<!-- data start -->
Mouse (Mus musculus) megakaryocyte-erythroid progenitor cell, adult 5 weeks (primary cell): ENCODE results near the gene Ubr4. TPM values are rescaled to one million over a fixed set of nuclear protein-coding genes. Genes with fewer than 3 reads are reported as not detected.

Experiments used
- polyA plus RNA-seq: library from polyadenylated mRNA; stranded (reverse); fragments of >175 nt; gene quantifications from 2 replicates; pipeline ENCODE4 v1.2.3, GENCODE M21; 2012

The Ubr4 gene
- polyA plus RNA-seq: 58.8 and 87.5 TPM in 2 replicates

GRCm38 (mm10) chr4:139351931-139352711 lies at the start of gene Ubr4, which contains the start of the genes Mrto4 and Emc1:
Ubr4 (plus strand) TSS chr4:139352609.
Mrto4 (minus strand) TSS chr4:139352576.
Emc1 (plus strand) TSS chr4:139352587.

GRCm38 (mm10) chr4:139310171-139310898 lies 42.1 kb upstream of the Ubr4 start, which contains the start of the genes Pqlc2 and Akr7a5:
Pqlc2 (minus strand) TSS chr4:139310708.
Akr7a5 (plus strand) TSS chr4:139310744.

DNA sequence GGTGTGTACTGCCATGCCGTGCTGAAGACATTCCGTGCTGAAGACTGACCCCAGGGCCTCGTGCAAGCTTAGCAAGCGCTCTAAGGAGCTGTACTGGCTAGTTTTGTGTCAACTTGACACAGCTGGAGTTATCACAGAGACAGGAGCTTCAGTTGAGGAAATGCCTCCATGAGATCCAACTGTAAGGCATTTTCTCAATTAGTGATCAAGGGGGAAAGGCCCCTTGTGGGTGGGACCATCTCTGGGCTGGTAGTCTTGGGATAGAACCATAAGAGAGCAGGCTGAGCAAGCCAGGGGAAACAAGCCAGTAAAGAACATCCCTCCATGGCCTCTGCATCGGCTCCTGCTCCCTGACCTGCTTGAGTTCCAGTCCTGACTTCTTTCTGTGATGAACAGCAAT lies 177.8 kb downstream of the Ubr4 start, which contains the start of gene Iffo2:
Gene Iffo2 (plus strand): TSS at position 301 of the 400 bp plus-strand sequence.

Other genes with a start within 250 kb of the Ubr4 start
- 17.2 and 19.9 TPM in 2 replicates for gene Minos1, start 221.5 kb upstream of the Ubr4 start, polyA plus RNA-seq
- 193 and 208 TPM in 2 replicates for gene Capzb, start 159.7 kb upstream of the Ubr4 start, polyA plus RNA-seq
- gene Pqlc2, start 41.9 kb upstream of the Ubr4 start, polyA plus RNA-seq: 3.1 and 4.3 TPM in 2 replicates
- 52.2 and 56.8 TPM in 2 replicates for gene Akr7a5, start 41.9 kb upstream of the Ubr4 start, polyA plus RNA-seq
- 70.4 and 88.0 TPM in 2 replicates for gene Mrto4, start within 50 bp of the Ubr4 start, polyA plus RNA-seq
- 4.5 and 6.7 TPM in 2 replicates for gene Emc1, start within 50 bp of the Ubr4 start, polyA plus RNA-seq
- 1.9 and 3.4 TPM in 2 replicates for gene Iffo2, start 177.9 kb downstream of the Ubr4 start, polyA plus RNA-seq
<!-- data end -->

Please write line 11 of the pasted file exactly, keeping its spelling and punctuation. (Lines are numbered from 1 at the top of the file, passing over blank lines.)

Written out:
Pqlc2 (minus strand) TSS chr4:139310708.